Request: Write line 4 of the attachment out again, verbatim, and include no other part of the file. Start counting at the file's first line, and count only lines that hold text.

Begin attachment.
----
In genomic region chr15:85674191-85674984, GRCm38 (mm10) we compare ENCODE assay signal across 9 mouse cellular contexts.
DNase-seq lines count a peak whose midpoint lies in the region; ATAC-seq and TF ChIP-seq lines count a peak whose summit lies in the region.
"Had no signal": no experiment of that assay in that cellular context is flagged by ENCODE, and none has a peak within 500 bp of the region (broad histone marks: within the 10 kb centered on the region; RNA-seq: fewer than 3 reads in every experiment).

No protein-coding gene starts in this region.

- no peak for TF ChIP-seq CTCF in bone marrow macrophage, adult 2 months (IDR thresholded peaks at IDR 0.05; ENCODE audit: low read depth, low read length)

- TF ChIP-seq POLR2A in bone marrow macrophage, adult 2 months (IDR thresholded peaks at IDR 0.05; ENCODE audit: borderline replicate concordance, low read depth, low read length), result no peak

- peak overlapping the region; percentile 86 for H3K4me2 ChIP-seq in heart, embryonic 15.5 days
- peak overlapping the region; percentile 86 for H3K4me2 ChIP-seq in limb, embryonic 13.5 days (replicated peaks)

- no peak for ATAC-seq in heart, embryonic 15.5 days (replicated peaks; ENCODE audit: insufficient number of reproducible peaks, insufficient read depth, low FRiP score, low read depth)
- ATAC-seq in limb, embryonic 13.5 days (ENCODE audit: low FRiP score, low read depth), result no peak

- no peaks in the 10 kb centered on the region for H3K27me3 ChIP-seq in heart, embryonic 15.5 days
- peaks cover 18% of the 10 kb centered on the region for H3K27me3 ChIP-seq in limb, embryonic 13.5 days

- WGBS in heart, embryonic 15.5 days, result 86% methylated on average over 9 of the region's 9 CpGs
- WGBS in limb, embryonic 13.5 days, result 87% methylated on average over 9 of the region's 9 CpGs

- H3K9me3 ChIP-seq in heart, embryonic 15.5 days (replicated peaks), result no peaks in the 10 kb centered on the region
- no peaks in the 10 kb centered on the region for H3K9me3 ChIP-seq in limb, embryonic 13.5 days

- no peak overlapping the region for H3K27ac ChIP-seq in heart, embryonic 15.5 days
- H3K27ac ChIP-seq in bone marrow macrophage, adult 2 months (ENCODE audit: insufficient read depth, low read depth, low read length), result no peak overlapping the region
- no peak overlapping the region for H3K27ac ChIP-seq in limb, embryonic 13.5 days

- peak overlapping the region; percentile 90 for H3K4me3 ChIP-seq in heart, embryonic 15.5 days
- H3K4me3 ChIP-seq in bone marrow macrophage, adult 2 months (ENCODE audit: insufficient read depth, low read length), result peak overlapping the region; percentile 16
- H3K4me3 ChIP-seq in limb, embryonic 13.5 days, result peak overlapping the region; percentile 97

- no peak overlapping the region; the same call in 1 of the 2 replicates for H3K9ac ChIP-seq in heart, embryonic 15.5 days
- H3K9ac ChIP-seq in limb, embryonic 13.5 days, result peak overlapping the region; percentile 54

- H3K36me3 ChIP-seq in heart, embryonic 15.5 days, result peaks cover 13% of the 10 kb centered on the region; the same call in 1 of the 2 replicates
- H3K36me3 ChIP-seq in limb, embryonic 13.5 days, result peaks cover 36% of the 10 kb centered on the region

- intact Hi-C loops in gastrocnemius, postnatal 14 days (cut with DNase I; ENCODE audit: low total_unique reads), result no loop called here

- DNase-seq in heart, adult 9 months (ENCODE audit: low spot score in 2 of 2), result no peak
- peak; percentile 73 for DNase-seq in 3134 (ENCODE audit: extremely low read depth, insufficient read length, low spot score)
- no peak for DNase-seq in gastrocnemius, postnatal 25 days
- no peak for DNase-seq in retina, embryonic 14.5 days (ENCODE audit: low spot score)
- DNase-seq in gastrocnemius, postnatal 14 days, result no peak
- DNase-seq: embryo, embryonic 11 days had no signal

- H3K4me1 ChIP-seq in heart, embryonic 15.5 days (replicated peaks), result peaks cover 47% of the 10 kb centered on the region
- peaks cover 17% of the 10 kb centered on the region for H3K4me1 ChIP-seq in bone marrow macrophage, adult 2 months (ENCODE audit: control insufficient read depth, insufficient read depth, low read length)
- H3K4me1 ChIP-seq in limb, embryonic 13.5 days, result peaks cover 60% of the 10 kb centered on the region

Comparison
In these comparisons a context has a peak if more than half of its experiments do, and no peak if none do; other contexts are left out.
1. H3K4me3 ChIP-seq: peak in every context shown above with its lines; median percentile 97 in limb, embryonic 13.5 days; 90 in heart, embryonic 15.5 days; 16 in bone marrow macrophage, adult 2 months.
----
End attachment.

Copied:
No protein-coding gene starts in this region.